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The New Political Macroeconomics in Modern Macroeconomics and Its Appliance to Transition Processes in Serbia

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Author Info

  • Miomir Jakšić

    ()
    (Faculty of Economics, University of Belgrade, Serbia)

  • Aleksandra Praščević

    ()
    (Faculty of Economics, University of Belgrade, Serbia)

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    Abstract

    This study deals with important issues related to the new political macroeconomics and its appliance to the economic movements in Serbia, which is a country of “new democracy” as well as with transition economy. In political macroeconomics, it is a known fact that the economic policy instruments can be used for political purposes – simulated improvement of economic indicators to win the elections. These options assume specific features in transition economies, such as the Serbian economy. The political instability in Serbia, reflected in frequent elections, as well as in the diversity in political and economic goals of the key political parties leading to increasing political uncertainty in both the pre-election and post-election periods, weakened the economic system. Simultaneously, using the economic policy for political purposes to support the “pro-democratic” and “pro-European” parties proved to be paradoxically justified.

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    File URL: http://www.panoeconomicus.rs/casopis/2011_4/07%20Miomir%20Jaksic.pdf
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    Bibliographic Info

    Article provided by Savez ekonomista Vojvodine, Novi Sad, Serbia in its journal Panoeconomicus.

    Volume (Year): 58 (2011)
    Issue (Month): 4 (December)
    Pages: 545-557

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    Handle: RePEc:voj:journl:v:58:y:2011:i:3:p:545-557

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    Web page: http://www.panoeconomicus.rs/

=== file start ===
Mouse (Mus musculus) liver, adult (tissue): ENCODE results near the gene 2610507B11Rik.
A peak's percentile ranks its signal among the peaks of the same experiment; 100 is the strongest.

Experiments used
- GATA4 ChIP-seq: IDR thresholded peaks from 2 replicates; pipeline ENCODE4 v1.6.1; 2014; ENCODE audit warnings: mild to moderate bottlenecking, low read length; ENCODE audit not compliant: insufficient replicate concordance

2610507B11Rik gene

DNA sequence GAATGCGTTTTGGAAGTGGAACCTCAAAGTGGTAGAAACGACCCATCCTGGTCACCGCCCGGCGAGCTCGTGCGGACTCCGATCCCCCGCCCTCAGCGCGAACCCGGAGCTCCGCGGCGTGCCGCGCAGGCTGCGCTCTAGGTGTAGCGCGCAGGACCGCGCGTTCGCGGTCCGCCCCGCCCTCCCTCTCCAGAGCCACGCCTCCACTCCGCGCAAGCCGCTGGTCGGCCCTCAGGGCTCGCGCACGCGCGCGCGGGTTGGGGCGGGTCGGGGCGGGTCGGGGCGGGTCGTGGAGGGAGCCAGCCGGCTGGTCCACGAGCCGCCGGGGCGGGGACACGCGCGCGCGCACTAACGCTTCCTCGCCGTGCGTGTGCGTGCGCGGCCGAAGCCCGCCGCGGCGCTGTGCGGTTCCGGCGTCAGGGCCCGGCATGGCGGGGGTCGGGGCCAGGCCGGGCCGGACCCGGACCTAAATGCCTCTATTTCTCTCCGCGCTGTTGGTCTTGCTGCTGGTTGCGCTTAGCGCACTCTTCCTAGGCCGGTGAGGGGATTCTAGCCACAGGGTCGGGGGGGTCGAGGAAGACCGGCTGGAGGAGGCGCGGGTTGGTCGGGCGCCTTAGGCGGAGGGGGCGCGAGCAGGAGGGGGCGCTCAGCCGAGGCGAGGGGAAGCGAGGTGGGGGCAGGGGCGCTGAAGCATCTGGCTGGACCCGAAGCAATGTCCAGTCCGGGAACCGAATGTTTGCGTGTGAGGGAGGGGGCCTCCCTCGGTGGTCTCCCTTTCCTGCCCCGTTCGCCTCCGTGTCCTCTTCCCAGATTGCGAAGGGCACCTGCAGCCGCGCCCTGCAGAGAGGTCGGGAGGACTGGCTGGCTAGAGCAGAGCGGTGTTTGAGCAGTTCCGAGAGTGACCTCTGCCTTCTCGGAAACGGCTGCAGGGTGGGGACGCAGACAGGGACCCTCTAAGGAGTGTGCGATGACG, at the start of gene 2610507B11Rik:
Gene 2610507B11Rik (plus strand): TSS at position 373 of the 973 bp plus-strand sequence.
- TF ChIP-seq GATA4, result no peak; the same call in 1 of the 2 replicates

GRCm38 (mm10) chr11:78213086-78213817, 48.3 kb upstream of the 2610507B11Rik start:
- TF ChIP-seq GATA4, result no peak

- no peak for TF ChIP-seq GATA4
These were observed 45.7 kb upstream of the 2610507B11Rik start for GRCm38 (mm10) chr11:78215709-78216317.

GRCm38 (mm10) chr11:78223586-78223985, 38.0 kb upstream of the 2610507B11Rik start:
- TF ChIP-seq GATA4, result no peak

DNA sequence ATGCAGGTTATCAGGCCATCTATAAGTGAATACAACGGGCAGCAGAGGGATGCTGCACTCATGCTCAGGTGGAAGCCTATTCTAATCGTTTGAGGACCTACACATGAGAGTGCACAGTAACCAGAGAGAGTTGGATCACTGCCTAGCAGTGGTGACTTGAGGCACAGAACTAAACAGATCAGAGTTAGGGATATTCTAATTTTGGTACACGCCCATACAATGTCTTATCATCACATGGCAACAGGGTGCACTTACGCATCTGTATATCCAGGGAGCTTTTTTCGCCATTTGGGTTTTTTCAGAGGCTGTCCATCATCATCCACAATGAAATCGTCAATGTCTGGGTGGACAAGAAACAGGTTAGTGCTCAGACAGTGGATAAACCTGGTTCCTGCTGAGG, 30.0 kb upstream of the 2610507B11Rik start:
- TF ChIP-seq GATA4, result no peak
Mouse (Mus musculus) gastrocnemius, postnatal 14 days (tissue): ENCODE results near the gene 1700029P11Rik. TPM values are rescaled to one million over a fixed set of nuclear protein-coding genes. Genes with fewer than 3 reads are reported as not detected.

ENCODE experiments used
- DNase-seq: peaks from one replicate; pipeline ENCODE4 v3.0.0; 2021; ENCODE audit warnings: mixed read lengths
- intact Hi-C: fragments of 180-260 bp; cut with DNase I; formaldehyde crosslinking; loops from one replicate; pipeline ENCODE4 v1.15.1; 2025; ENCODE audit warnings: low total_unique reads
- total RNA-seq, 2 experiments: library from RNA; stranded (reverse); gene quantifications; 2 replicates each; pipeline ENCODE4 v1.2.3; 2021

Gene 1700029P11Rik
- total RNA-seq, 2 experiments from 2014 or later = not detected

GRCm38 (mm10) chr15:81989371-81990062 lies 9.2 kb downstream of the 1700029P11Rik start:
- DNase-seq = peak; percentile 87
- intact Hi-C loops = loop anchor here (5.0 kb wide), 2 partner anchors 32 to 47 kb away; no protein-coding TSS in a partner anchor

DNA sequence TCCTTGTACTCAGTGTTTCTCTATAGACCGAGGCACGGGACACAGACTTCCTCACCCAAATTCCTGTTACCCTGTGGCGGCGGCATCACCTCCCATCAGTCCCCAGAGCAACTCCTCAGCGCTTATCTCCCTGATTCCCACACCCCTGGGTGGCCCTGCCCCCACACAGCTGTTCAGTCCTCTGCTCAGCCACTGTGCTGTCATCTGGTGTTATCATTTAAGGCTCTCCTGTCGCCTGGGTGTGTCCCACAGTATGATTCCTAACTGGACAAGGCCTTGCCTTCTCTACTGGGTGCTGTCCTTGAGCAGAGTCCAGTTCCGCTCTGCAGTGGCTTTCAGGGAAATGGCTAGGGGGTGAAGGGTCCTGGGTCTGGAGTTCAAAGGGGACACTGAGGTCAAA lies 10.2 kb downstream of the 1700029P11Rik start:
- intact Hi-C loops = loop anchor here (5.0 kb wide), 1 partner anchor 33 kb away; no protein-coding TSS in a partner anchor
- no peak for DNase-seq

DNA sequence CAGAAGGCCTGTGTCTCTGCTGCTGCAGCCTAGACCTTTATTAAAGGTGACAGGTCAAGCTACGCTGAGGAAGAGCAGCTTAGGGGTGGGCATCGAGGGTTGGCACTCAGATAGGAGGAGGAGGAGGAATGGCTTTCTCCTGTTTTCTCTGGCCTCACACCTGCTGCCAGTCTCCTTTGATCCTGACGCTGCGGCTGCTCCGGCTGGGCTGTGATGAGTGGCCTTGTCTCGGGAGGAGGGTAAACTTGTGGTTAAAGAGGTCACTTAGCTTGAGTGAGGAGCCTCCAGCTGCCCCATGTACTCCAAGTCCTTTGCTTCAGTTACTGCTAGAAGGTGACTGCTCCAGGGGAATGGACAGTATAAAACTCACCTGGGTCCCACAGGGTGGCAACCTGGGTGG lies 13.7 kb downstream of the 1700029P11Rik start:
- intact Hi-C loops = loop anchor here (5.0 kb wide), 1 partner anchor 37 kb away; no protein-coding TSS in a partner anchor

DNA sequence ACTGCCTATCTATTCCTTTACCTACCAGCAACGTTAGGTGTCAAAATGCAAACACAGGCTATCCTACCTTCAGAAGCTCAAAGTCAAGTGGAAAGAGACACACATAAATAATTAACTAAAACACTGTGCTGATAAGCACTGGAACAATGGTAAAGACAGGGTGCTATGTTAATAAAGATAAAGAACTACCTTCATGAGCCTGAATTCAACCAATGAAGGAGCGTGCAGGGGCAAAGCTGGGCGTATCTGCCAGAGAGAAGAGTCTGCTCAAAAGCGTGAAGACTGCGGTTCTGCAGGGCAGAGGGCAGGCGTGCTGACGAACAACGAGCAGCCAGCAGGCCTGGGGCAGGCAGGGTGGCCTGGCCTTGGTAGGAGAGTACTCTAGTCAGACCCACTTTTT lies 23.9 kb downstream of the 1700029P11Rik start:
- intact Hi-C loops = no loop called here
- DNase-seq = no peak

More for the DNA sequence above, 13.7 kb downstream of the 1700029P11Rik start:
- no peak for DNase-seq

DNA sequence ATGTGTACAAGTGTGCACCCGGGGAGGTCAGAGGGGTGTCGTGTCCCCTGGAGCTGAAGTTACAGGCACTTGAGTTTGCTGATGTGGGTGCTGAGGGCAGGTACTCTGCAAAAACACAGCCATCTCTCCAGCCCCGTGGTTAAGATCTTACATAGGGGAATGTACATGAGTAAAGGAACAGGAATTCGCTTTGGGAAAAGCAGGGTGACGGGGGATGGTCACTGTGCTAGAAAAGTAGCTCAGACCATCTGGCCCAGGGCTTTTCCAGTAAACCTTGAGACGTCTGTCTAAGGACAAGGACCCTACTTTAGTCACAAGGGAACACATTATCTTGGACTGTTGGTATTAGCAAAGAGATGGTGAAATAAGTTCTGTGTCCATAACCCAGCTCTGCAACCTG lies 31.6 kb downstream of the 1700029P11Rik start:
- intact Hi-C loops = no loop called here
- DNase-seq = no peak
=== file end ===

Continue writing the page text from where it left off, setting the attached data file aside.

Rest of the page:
Related research

    Keywords: Political macroeconomics; New democracy; Fiscal manipulation; Political instability;

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    References

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    1. Alesina, Alberto, 1987. "Macroeconomic Policy in a Two-party System as a Repeated Game," Scholarly Articles 4552531, Harvard University Department of Economics.
    2. Gaspar,Vítor & Issing,Otmar & Tristani,Oreste & Vestin,David, 2006. "Imperfect Knowledge and Monetary Policy," Cambridge Books, Cambridge University Press, number 9780521854863, October.
    3. Brender, Adi & Drazen, Allan, 2005. "Political budget cycles in new versus established democracies," Journal of Monetary Economics, Elsevier, vol. 52(7), pages 1271-1295, October.
    4. Brender, Adi & Drazen, Allan, 2003. "Where Does the Political Budget Cycle Really Come From?," CEPR Discussion Papers 4049, C.E.P.R. Discussion Papers.
    5. repec:cup:cbooks:9780521855266 is not listed on IDEAS
    6. Rogoff, Kenneth, 1990. "Equilibrium Political Budget Cycles," American Economic Review, American Economic Association, vol. 80(1), pages 21-36, March.
    7. Carlin, Wendy & Soskice, David, 2005. "Macroeconomics: Imperfections, Institutions, and Policies," OUP Catalogue, Oxford University Press, number 9780198776222.
    8. Nordhaus, William D, 1975. "The Political Business Cycle," Review of Economic Studies, Wiley Blackwell, vol. 42(2), pages 169-90, April.
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